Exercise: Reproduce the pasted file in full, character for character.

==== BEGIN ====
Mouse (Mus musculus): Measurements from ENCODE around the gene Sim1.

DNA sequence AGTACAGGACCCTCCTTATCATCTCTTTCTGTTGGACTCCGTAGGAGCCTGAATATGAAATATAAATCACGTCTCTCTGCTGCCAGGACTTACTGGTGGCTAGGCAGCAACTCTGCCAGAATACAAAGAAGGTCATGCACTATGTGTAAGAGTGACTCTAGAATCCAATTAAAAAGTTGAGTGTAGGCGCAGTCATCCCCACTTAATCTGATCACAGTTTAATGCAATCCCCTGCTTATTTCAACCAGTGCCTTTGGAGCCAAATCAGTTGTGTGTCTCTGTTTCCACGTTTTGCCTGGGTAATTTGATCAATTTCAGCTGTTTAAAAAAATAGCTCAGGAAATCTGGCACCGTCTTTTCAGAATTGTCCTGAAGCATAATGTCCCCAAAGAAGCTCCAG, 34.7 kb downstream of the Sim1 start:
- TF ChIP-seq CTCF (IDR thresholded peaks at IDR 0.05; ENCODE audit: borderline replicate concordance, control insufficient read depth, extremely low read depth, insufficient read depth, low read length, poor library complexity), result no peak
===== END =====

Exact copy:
Mouse (Mus musculus): Measurements from ENCODE around the gene Sim1.

DNA sequence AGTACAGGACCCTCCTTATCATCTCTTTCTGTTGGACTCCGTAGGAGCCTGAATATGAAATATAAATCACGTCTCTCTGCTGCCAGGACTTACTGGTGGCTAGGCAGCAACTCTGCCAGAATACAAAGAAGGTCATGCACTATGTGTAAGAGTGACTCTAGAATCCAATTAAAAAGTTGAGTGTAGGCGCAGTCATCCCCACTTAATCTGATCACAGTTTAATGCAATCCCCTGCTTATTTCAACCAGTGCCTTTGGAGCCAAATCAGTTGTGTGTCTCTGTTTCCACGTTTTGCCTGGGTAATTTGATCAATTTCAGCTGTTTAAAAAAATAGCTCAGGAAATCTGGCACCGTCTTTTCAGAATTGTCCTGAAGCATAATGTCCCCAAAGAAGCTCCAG, 34.7 kb downstream of the Sim1 start:
- TF ChIP-seq CTCF (IDR thresholded peaks at IDR 0.05; ENCODE audit: borderline replicate concordance, control insufficient read depth, extremely low read depth, insufficient read depth, low read length, poor library complexity), result no peak